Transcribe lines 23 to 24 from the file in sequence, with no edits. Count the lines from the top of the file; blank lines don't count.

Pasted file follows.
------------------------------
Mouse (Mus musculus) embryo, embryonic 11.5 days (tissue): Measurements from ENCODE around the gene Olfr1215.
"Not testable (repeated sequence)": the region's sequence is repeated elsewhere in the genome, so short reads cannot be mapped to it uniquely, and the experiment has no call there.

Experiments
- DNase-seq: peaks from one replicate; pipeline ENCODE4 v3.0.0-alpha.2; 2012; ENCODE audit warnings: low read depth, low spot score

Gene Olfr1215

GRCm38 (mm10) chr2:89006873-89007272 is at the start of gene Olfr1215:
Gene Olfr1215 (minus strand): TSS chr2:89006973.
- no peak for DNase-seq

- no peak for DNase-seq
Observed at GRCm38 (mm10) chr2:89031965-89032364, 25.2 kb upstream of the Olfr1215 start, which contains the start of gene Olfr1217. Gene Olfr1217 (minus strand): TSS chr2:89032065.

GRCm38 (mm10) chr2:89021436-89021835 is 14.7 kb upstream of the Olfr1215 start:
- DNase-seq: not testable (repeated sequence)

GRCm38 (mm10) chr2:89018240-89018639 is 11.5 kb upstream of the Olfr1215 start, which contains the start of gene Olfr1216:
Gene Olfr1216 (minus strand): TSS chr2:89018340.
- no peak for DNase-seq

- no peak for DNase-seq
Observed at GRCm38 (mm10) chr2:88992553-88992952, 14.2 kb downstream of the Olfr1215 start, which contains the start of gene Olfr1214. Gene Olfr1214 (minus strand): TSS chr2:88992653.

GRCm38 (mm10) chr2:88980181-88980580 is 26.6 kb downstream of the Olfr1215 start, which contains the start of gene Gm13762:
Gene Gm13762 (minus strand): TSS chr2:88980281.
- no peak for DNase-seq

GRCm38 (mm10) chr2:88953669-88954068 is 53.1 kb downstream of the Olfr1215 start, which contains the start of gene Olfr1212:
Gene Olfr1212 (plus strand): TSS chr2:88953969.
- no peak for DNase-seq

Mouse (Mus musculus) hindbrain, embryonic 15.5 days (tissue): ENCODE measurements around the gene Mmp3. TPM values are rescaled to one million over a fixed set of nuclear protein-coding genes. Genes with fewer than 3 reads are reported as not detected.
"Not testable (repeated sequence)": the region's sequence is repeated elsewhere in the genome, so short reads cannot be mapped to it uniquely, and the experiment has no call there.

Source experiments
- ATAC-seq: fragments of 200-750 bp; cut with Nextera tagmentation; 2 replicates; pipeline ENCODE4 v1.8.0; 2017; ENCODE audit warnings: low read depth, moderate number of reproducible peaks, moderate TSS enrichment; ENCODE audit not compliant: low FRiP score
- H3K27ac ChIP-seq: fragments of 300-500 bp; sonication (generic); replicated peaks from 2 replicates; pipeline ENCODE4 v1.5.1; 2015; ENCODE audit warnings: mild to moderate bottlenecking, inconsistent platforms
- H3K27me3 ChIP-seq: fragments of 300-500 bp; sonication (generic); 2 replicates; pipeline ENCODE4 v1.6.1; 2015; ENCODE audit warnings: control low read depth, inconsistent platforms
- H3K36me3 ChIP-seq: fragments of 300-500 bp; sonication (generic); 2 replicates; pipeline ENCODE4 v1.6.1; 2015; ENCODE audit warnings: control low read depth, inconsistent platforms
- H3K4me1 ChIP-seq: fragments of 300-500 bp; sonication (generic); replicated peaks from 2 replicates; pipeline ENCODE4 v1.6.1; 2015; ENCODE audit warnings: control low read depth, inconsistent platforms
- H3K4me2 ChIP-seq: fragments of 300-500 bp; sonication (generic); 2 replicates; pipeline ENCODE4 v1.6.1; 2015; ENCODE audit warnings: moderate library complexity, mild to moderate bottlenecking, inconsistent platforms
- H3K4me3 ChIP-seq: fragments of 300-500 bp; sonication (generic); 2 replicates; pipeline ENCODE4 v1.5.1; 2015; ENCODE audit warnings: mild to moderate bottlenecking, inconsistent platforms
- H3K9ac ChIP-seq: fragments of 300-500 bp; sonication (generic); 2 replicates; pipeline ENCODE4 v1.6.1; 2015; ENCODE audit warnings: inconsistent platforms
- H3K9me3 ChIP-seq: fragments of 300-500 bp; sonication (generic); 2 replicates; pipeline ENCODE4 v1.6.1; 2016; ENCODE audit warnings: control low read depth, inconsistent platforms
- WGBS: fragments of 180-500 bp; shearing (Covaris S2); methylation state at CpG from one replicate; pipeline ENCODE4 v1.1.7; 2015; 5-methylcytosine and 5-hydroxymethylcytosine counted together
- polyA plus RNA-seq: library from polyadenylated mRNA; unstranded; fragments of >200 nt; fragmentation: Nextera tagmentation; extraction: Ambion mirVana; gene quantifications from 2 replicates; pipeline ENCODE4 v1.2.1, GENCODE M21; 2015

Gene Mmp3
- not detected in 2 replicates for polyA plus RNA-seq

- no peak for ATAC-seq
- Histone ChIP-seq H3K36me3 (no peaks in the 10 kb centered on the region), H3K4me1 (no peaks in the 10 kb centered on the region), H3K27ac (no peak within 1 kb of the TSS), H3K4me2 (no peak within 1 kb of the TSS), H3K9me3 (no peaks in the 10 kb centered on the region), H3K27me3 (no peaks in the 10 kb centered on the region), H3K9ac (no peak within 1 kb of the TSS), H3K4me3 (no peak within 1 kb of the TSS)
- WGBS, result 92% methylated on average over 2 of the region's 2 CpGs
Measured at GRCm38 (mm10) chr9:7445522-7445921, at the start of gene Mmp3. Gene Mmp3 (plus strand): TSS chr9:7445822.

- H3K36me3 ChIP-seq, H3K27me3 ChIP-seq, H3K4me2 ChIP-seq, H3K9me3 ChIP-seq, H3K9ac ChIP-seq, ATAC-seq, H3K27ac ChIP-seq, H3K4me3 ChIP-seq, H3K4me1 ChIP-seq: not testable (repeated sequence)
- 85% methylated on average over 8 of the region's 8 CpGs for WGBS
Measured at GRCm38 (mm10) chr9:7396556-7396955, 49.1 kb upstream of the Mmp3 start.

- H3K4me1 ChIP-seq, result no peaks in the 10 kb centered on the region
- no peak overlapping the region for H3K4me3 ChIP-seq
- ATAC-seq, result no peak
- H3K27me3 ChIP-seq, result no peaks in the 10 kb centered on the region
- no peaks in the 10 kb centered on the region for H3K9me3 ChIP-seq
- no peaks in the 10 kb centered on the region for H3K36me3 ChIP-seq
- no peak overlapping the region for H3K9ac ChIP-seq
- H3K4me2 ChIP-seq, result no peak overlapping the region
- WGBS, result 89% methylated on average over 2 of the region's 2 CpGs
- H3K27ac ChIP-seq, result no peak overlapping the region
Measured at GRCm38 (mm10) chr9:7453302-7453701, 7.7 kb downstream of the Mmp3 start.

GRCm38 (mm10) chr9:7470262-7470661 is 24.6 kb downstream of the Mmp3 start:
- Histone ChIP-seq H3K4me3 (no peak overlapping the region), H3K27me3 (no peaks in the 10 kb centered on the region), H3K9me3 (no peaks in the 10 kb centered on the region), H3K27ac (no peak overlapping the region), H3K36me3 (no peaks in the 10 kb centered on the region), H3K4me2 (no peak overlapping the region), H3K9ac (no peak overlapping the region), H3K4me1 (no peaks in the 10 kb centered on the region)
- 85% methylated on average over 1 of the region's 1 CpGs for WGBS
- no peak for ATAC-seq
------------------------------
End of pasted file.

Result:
- no peak for DNase-seq

Mouse (Mus musculus) hindbrain, embryonic 15.5 days (tissue): ENCODE measurements around the gene Mmp3. TPM values are rescaled to one million over a fixed set of nuclear protein-coding genes. Genes with fewer than 3 reads are reported as not detected.